The last golden rays of 2011 slipped away gloriously yesterday, lingering across the chalky face of the Pinnacles, an ancient towering limestone formation in the north of Boone County, Missouri – one of the places on this planet I will always call home.
The unseasonable warmth had us removing layers as we scrambled up to catch a glimpse of the world from on high. Another climatic oddity in a year that was full of them. Change is in the air, for those with eyes to see: We are closing the book on a year that saw vast swaths of the American Southwest go up in smoke, millions of dollars of hurricane damage in Vermont, a monster tornado that erased big chunks of Joplin, massive flooding in Australia, the Phillippines and Southeast Asia and record-breaking heat waves in Europe and much of the United States.
My mother’s garden in the Missouri countryside was cooked before it could be harvested. Where I live, in Mexico, widespread crop failure due to extended drought pushed more subsistence farmers to leave the land for the traffic-choked cities or for a desperate, life-threatening dash for El Norte, the forbidden promise of employment across the northern border. But today, on this balmy December day, global warming seems a welcome respite from the bone-chilling cold that usually accompanies us at this time of year. So I won’t complain.
Much has been written about this turning of the ages; no place on Earth is more excited about the Mayan prophecies than Mexico, birthplace of the Mayan calendar that ends this year. To me, it’s impossible not to link this prophecy with the profound changes we are facing. I’m not speaking of Armageddon – rather, a time of reckoning as we end a cycle of industrial excess. The Mayan people I have spoken with are laughing at the notion that the end of the calendar means the end of the world. It’s simply the end of a cycle, and the beginning of a new one, they reassure anyone who asks. But in more serious conversations, they shared with me their hope, as fervent as my own, that a long-awaited shift is pending, and in fact has already begun.
“After five centuries of oppression, we’re ready for a change,” Rony, a Mayan friend from Lake Atitlan, Guatemala, told me. “It’s the only hope we have.”
We in the global North have a much different perspective than a poor Guatemalan. But like Rony, I stand convinced that a shift in our paradigm – our way of structuring the world, and indeed, our way of thinking – is long overdue. It could well be that 2012 will be just another blip in the ongoing march of human events: Like the much-ballyhooed Y2K, which many feared would leave the world in the dark, we might wake up the morning after and laugh.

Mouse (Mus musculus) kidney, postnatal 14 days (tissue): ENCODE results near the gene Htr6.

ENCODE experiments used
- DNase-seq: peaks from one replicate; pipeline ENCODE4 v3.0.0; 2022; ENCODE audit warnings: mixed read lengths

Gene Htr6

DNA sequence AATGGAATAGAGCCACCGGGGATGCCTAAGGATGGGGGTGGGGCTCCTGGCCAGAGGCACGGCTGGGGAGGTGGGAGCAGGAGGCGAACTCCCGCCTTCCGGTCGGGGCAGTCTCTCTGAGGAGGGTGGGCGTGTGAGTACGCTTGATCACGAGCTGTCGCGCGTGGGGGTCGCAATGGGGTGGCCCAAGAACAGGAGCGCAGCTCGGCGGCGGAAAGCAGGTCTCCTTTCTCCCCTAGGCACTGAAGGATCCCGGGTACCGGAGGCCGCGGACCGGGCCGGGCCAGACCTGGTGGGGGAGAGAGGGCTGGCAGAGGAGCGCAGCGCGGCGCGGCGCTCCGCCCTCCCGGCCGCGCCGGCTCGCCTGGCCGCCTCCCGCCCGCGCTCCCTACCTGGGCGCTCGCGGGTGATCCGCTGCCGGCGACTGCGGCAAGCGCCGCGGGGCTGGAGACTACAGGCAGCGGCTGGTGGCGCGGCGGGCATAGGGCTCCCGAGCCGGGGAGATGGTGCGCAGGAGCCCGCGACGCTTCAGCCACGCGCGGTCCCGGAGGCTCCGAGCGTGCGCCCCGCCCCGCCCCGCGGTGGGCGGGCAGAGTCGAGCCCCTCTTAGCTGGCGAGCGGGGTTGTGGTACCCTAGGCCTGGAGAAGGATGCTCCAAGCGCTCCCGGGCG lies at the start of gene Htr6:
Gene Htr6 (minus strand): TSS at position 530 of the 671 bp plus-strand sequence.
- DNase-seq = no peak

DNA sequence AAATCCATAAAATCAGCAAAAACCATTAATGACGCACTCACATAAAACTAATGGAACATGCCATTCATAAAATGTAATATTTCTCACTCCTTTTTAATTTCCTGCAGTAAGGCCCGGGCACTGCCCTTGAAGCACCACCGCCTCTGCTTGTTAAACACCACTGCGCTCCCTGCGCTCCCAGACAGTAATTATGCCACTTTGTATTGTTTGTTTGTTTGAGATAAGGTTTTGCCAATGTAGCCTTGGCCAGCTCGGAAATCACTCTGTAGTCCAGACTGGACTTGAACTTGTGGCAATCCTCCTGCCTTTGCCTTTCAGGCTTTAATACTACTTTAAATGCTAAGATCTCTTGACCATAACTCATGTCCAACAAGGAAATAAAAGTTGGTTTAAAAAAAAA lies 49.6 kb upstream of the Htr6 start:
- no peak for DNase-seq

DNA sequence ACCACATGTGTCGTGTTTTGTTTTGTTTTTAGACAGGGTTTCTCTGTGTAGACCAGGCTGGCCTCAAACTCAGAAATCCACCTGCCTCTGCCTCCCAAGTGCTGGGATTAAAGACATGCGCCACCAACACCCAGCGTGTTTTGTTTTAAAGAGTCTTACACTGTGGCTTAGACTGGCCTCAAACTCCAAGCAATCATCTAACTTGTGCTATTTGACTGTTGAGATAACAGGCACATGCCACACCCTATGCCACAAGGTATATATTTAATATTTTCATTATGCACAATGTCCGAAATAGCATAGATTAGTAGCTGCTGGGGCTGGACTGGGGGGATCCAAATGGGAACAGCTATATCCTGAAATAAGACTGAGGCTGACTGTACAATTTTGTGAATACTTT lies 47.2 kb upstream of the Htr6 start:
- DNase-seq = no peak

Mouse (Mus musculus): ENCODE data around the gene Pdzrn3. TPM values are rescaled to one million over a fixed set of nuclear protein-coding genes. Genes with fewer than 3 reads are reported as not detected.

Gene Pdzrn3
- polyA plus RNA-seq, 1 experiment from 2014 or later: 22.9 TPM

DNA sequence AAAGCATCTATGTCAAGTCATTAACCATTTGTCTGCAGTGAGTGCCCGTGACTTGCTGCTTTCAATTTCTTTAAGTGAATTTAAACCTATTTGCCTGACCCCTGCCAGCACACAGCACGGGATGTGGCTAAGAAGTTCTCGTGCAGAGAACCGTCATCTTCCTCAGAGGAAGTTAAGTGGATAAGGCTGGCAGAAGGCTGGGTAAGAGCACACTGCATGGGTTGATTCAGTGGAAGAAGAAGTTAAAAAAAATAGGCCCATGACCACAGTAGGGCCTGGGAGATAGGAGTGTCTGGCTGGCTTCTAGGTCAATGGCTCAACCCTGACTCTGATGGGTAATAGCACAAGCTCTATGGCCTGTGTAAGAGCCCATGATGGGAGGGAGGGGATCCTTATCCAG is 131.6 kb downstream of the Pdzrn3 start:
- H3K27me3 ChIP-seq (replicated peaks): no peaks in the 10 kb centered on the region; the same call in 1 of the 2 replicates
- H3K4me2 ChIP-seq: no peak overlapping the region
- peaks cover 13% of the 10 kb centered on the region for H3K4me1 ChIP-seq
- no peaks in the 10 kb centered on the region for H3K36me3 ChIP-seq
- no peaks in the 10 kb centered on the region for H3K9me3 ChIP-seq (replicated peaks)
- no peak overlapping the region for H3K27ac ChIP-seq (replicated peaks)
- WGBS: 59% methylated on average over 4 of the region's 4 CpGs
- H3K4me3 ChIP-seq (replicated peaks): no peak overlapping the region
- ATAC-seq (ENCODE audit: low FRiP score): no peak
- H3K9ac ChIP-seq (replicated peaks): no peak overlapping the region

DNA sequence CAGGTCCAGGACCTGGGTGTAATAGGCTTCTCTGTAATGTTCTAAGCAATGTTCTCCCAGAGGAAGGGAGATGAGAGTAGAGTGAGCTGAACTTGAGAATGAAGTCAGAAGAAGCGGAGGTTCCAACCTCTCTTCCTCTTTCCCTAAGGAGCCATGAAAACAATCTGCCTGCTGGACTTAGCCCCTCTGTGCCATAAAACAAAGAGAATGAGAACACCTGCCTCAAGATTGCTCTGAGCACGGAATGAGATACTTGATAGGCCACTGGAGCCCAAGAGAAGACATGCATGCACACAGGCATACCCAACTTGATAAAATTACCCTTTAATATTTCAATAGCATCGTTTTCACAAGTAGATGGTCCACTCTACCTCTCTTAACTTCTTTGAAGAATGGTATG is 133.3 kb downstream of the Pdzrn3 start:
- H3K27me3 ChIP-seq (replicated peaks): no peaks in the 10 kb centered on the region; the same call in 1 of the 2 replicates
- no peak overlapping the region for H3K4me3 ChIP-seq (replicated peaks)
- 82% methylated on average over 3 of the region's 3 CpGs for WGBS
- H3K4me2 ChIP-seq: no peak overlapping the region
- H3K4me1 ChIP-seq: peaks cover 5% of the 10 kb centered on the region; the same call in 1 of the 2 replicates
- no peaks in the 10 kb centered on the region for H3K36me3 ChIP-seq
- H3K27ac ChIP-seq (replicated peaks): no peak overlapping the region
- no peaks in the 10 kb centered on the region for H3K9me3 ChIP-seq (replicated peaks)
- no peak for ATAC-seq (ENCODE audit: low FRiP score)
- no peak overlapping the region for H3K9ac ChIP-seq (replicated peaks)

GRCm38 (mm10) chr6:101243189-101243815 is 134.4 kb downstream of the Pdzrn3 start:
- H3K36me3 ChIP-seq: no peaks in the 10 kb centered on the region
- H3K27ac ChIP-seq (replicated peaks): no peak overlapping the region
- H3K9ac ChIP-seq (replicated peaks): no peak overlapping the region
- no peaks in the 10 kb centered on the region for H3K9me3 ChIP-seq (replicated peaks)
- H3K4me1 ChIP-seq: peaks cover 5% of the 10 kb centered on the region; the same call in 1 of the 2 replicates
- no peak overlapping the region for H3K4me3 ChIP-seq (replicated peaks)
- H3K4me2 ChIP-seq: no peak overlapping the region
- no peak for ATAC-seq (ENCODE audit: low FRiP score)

But an irrevocable shift has already begun, and the Earth is rumbling beneath our feet. Our climate is changing around us, and the petroleum and other carbon-based fuels we’ve based our civilization upon is rapidly disappearing. Those twin crises are feeding a third, more visible one: the financial crisis that has the global economy hanging by a thread.
What better moment to reflect on the possibilities that the transition ahead might offer us. Rather than wait until crisis is staring us in the face, let’s confront it together and plan a gradual reduction in our dependence on oil. Transition Town movements and other grassroots groups around the world are not waiting for their governments to do it; they are already immersed in the work of creating and implementing energy descent plans, reconstructing webs of relationships in their communities, strengthening local economies and building resilience into their local communities. They are envisioning a future less dependent on consumerism and more dependent on each other.
Like Rony, I don’t claim to know what the end of the Mayan calendar really means. But like him, I stand in the fervent hope that the noblest instincts of the human spirit will prevail in the transition that faces us this year and in the years to come.
I close with words of wisdom from my friend Holger Hieronimi, a Mexican-German permaculture teacher and designer:
“The change is happening today, here and now. It’s like the transformation of a voracious and predatory caterpillar, into a butterfly of many colors. It’s happening on every level, throughout the entire system, within us, and beyond us as well. It means the redesign of landscapes internal and external. It means leaving the comfortable place of security, and preparing oneself for times of insecurity, uncertainty, even convulsions, and a total reorganization of the system.
It is a change of a society of industrial growth toward a new culture that sustains life.
Instead of resisting the change, we can be creative participants and protagonists in this process, supporting our families and communities in this difficult process of transformation.”
(Read the entire essay in Spanish on his website, here.)
Happy 2012. Let’s embrace the new and let go of the old with love, hope and light. Bring on the butterflies.
climate change Mayan calendar peak oil Permaculture Transition movement Transition Towns